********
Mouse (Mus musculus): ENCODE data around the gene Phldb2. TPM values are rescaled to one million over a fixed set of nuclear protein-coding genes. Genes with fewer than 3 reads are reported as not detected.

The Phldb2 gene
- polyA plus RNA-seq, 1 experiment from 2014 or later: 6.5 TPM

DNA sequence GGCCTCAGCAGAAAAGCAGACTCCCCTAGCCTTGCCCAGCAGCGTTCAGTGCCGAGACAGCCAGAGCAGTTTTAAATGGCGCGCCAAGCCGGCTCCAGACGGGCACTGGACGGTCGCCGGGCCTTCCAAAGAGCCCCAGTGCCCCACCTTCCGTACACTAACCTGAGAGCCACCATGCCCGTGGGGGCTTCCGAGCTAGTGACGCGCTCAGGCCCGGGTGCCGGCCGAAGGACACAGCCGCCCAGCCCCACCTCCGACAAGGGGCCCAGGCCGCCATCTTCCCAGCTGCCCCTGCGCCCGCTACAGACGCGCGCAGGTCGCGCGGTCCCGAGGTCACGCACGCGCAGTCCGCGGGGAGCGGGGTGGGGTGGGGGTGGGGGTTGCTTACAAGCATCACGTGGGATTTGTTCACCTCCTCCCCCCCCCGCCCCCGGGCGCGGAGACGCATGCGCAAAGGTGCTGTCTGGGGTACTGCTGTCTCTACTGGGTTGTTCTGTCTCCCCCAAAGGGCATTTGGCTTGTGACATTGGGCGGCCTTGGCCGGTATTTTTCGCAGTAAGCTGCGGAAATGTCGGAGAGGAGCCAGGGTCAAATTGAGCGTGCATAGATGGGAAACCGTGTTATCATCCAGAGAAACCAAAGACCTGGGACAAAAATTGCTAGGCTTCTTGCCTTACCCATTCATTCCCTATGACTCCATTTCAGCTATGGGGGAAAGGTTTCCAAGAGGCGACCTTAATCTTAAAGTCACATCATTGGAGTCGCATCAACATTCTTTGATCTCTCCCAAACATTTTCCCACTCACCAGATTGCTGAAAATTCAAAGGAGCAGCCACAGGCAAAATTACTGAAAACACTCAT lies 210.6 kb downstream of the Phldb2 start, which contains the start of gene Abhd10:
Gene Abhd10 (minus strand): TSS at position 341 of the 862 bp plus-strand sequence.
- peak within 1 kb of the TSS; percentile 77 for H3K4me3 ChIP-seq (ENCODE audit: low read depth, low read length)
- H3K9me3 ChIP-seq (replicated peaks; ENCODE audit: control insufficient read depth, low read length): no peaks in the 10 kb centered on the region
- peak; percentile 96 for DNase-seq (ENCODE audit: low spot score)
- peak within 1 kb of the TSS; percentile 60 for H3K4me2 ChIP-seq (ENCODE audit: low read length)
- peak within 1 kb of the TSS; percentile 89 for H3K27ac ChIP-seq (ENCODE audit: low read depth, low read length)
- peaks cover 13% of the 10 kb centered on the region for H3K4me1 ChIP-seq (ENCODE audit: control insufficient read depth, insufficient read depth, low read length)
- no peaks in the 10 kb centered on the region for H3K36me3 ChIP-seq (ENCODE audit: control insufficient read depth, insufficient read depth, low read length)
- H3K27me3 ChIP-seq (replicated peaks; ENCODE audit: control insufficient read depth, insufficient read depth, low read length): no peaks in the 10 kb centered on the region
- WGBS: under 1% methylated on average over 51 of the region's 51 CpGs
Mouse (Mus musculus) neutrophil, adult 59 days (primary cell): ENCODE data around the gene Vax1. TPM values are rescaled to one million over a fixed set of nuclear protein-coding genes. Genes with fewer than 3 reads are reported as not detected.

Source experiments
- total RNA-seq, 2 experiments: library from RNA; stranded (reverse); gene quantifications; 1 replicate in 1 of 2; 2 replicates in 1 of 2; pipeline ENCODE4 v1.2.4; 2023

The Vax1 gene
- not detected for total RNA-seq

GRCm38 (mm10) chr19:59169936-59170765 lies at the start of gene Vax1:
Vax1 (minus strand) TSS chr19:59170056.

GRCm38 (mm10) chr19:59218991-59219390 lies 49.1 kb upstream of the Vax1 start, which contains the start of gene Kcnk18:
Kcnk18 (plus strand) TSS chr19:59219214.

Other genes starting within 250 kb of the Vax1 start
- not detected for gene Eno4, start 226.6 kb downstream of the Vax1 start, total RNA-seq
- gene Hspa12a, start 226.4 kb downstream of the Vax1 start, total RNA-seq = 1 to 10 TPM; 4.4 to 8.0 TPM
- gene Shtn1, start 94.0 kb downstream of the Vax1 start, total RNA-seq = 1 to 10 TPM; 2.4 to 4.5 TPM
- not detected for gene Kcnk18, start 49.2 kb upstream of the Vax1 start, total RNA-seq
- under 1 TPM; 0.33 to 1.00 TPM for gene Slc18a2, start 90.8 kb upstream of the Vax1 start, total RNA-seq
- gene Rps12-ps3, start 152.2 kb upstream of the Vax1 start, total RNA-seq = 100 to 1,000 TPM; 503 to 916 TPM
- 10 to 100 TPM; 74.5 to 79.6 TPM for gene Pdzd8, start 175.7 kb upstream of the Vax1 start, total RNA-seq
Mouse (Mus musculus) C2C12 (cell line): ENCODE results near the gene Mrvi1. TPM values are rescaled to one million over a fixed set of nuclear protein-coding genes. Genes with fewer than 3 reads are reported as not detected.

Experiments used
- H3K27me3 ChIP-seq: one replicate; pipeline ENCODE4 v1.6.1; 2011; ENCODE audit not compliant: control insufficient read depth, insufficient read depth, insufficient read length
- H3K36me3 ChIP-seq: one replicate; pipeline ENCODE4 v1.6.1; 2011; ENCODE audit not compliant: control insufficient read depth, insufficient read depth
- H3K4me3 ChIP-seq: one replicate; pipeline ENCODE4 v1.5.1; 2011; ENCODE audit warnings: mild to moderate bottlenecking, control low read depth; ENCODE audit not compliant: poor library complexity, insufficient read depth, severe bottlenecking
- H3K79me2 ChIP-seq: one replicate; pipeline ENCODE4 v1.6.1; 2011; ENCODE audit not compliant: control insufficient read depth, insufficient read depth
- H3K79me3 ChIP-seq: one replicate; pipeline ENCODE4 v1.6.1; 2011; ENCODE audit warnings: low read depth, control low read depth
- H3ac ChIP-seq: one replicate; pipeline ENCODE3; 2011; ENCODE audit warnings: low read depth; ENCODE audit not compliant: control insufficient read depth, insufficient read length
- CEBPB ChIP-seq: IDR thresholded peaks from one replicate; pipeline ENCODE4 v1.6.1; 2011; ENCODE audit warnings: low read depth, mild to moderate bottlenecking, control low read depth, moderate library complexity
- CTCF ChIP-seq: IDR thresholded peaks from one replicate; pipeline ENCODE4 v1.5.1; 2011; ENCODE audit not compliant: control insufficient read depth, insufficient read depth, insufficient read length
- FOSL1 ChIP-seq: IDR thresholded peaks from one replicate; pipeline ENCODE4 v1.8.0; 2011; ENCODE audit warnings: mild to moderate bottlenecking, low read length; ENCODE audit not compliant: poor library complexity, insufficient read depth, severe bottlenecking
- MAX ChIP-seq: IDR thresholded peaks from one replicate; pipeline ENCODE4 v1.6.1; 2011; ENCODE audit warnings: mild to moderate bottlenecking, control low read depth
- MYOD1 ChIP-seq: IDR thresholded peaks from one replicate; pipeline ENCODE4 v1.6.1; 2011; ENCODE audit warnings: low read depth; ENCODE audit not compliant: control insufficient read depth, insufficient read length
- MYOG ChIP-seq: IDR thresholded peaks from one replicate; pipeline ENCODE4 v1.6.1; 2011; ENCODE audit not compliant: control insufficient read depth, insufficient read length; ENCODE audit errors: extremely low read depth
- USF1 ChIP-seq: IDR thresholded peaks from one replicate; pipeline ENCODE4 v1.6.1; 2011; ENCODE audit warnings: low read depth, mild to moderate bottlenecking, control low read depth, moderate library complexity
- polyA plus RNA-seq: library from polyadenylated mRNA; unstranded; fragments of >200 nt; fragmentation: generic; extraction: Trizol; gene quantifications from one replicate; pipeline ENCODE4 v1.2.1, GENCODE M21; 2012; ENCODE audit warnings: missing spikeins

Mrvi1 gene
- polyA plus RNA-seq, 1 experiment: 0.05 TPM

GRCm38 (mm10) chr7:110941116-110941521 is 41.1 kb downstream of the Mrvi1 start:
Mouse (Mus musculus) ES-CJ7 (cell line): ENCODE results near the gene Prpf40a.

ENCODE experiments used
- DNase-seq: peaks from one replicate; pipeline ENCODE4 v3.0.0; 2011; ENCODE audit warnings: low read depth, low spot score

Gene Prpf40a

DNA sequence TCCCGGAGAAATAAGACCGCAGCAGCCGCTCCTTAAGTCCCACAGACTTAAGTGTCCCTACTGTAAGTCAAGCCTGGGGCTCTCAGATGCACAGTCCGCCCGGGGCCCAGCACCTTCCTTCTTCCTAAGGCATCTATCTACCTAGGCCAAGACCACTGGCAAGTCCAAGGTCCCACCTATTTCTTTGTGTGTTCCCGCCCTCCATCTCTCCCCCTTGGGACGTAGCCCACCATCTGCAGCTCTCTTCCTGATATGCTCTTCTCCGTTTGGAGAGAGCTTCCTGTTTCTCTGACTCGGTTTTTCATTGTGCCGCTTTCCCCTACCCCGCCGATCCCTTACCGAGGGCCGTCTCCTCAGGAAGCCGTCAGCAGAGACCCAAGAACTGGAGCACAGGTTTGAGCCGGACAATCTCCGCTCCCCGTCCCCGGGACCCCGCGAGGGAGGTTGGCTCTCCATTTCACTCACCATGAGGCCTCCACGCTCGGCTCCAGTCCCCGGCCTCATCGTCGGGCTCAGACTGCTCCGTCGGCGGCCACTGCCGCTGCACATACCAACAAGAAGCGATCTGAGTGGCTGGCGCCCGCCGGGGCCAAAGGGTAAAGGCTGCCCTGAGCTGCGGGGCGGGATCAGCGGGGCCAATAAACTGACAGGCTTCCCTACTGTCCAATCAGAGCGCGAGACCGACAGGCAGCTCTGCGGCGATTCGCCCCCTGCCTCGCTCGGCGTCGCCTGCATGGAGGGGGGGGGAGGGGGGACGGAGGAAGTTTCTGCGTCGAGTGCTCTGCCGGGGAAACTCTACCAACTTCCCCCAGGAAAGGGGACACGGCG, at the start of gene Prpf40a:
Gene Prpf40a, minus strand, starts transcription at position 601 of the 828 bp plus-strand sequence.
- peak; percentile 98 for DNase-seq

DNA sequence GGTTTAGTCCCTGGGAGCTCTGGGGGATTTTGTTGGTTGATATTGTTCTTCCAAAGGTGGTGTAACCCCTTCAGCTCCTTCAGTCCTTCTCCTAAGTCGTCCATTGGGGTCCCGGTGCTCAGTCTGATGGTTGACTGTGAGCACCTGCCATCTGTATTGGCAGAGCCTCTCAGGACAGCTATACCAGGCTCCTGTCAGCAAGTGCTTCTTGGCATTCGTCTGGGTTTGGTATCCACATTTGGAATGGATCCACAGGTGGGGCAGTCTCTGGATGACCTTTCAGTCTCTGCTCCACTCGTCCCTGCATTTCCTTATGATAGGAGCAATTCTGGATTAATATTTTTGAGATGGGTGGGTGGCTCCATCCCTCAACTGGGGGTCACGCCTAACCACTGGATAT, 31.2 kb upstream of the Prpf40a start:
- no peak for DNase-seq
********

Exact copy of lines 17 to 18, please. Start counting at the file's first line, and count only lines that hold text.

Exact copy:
- total RNA-seq, 2 experiments: library from RNA; stranded (reverse); gene quantifications; 1 replicate in 1 of 2; 2 replicates in 1 of 2; pipeline ENCODE4 v1.2.4; 2023

The Vax1 gene